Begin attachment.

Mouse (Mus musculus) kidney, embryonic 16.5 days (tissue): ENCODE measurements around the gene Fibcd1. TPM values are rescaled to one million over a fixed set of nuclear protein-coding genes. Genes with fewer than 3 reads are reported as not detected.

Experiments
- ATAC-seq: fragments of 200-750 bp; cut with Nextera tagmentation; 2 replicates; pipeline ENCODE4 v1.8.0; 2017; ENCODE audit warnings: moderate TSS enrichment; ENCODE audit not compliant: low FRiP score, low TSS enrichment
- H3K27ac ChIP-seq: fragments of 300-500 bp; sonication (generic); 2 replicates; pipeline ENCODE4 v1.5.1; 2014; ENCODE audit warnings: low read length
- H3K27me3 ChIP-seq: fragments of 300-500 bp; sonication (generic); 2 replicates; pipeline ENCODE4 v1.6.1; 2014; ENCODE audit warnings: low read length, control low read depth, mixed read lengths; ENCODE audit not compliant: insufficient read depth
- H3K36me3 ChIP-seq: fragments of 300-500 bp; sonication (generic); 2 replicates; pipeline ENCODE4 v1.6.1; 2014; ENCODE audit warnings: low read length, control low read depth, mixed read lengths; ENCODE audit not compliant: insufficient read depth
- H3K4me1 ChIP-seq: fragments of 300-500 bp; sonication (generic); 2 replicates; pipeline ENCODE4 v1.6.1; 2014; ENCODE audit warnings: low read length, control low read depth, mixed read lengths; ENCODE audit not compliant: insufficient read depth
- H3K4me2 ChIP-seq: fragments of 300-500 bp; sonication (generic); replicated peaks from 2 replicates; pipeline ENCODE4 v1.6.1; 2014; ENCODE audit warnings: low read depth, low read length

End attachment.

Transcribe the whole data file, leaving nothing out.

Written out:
Mouse (Mus musculus) kidney, embryonic 16.5 days (tissue): ENCODE measurements around the gene Fibcd1. TPM values are rescaled to one million over a fixed set of nuclear protein-coding genes. Genes with fewer than 3 reads are reported as not detected.

Experiments
- ATAC-seq: fragments of 200-750 bp; cut with Nextera tagmentation; 2 replicates; pipeline ENCODE4 v1.8.0; 2017; ENCODE audit warnings: moderate TSS enrichment; ENCODE audit not compliant: low FRiP score, low TSS enrichment
- H3K27ac ChIP-seq: fragments of 300-500 bp; sonication (generic); 2 replicates; pipeline ENCODE4 v1.5.1; 2014; ENCODE audit warnings: low read length
- H3K27me3 ChIP-seq: fragments of 300-500 bp; sonication (generic); 2 replicates; pipeline ENCODE4 v1.6.1; 2014; ENCODE audit warnings: low read length, control low read depth, mixed read lengths; ENCODE audit not compliant: insufficient read depth
- H3K36me3 ChIP-seq: fragments of 300-500 bp; sonication (generic); 2 replicates; pipeline ENCODE4 v1.6.1; 2014; ENCODE audit warnings: low read length, control low read depth, mixed read lengths; ENCODE audit not compliant: insufficient read depth
- H3K4me1 ChIP-seq: fragments of 300-500 bp; sonication (generic); 2 replicates; pipeline ENCODE4 v1.6.1; 2014; ENCODE audit warnings: low read length, control low read depth, mixed read lengths; ENCODE audit not compliant: insufficient read depth
- H3K4me2 ChIP-seq: fragments of 300-500 bp; sonication (generic); replicated peaks from 2 replicates; pipeline ENCODE4 v1.6.1; 2014; ENCODE audit warnings: low read depth, low read length